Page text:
Welcome to the Language Research Lab at Washington University!
Cindy Brantmeier is the principal investigator in the Language Research Laboratory at Washington University, St. Louis. Her experimental research addresses questions about reading and testing across languages and cultures.
Professor Brantmeier is the Director of Applied Linguistics, which includes the Phd and undergraduate minor. From 2015 to 2020, Dr. Brantmeier was Co-Editor of Reading in a Foreign Language, a leading journal housed at the University of Hawaii. She was the recipient of Washington University’s 2012 Emerson Excellence in Teaching Award, and has been a four time winner for outstanding graduate student mentoring. Professor Brantmeier was the 2019 Merle E Simmons Distinguished Alumna for Department of Spanish and Portuguese, Indiana University, and she is Distinguished Visiting Professor of Applied Linguistics, School of Foreign Languages. Northeast Normal University, Changchun, China. May 2016 – 2021.
Professor, Applied Linguistics & Global Studies
Director and Adviser of Applied Linguistics
Faculty Fellow of International Research
Office of the Vice Chancellor for Research – School of Medicine and Danforth Campus
Faculty Scholar, Institute for Public Health
Office: 135 Seigle Hall
PhD – Applied Linguistics (program not currently accepting applications to the PhD).
Graduate students in Applied Linguistics study the theory and research related to language acquisition and use. Students conduct experimental, quantitative research across languages in order to examine what we know about language, how it is learned, and how it is used – whether in the laboratory, workplace, or classroom. This PhD is concerned with the role of language in human affairs so that those responsible for making language-related decisions can ground assertions in empirical and data driven research and theory. Language of investigation is not limited to English and may include any target language. Students specifically engage in scholarship and research that informs theory and includes topics such reading across languages and cultures, language testing, and language research methodology.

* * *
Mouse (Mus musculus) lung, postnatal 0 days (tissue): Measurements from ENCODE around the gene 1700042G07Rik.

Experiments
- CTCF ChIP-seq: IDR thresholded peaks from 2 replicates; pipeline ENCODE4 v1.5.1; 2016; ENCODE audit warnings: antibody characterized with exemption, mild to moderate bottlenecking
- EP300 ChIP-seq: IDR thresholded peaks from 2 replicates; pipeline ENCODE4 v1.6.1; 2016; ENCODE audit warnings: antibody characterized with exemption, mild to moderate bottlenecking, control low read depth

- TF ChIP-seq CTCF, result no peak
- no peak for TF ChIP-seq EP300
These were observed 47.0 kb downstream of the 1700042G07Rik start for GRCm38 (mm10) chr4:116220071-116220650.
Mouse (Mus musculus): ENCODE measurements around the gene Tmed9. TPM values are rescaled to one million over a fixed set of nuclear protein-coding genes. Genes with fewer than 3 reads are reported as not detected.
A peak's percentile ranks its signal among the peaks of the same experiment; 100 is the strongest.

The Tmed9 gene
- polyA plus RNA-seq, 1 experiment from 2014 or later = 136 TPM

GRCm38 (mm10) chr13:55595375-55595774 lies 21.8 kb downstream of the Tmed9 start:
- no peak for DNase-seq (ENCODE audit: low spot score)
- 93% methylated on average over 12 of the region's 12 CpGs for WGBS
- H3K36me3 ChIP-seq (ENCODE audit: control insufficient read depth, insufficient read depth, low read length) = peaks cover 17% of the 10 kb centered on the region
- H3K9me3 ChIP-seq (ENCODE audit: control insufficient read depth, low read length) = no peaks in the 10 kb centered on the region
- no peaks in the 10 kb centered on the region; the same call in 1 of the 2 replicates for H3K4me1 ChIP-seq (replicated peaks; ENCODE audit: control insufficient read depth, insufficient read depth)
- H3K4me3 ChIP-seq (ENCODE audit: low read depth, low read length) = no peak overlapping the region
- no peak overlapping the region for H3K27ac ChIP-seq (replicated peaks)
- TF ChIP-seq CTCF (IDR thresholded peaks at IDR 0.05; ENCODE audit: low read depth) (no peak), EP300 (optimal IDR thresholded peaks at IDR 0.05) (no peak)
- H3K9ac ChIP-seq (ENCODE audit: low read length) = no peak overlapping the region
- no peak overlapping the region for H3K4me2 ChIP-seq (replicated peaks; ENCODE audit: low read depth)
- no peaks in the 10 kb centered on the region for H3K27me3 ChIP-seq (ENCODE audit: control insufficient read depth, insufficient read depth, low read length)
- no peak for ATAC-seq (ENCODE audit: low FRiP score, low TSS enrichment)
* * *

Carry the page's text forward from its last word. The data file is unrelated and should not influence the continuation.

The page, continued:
At the Institute for Public Health, Dr. Brantmeier partners with scholars across disciplines at international and domestic sites to examine language use in the services provided in the management of linguistically diverse patients. Her research on healthy literacy involves both the context in which health literacy demands are made and the skills that people, both health care professionals and patients, bring to the situation.
Dr. Brantmeier’s research on language acquisition and use is interdisciplinary, drawing on research and theory from applied linguistics, social psychology, and public health. Findings provide implications for linguistically and culturally rich populations around the world.